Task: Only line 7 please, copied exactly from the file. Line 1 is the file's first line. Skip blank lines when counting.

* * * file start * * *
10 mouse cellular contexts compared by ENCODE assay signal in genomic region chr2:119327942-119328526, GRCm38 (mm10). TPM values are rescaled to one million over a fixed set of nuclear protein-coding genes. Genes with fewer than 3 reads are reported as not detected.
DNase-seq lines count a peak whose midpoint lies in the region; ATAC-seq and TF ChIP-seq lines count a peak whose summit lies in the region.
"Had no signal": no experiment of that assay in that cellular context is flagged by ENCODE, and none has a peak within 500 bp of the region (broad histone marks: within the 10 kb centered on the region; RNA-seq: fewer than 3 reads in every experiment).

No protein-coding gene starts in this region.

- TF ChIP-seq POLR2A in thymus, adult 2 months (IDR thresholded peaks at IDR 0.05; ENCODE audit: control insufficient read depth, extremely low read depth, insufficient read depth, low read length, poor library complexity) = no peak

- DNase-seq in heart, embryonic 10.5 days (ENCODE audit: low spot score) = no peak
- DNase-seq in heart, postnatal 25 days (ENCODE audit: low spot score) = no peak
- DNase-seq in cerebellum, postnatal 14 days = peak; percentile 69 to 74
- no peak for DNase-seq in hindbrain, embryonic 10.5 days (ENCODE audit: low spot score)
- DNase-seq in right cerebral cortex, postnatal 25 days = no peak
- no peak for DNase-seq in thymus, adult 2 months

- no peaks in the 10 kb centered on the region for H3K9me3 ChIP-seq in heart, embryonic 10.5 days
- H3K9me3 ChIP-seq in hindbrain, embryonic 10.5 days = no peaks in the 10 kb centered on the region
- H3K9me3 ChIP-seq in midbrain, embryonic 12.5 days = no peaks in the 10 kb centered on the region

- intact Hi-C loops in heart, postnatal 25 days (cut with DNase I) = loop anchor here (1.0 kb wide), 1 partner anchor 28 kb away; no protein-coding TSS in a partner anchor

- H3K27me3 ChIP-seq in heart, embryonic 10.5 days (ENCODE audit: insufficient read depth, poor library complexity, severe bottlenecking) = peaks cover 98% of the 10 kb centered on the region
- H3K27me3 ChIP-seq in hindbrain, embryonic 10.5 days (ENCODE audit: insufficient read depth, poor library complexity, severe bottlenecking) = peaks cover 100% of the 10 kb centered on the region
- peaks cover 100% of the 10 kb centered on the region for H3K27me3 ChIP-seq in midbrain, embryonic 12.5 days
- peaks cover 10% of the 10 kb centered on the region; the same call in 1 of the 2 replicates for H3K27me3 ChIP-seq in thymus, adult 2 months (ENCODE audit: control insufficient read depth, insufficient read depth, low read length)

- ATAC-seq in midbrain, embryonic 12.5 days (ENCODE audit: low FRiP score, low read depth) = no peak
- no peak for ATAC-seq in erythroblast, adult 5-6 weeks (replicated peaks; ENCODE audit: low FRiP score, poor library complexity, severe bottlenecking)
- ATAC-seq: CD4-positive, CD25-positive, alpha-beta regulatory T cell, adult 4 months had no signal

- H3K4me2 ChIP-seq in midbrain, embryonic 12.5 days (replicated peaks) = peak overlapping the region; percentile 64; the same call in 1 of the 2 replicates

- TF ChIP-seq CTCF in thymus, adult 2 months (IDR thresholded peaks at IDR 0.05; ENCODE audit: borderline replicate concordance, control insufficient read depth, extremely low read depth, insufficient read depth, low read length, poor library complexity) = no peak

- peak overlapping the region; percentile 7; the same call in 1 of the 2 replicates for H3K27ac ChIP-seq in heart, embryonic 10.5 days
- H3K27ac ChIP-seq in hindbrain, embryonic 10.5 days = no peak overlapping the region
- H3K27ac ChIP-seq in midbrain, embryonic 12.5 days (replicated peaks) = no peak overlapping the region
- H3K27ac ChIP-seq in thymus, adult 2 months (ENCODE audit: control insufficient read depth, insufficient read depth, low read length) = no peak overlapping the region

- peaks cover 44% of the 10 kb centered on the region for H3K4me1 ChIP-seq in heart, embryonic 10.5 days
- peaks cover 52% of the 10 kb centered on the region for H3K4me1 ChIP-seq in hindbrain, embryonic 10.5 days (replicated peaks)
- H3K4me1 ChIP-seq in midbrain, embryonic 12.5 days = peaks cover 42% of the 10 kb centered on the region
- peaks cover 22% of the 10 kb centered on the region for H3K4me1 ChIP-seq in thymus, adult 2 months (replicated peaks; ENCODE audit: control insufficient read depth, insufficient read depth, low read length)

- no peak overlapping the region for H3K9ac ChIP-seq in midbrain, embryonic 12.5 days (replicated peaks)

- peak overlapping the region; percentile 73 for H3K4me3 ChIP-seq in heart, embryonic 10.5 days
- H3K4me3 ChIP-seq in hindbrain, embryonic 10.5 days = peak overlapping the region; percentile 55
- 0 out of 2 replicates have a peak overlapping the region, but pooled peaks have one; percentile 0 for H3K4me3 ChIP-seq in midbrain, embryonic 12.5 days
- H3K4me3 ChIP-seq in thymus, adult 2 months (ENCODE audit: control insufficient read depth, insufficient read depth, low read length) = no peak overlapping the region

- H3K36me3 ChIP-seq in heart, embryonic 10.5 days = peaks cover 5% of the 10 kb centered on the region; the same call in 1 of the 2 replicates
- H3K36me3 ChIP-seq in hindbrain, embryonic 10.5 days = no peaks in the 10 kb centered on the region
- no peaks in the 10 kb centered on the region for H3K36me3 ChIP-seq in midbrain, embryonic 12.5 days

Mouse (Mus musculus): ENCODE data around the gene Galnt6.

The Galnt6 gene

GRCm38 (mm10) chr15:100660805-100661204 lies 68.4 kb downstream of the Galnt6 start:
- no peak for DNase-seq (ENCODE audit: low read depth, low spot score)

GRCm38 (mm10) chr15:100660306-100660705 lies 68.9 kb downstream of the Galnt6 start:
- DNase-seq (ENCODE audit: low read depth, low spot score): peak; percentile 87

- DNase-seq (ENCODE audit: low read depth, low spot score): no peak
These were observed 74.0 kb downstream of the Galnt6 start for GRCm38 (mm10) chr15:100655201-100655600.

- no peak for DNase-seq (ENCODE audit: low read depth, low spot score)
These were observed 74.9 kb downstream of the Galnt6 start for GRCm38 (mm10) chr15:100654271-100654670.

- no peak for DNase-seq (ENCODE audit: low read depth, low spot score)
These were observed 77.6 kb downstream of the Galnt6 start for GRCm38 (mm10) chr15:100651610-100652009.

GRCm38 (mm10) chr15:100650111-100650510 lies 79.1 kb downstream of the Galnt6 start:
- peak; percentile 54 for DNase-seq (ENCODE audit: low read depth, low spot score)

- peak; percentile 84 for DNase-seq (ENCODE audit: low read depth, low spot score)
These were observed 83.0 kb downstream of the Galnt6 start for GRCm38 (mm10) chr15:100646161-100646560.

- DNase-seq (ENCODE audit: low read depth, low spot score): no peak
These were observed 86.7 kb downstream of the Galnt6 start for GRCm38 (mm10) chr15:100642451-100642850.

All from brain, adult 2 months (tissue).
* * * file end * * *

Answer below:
- DNase-seq in heart, postnatal 25 days (ENCODE audit: low spot score) = no peak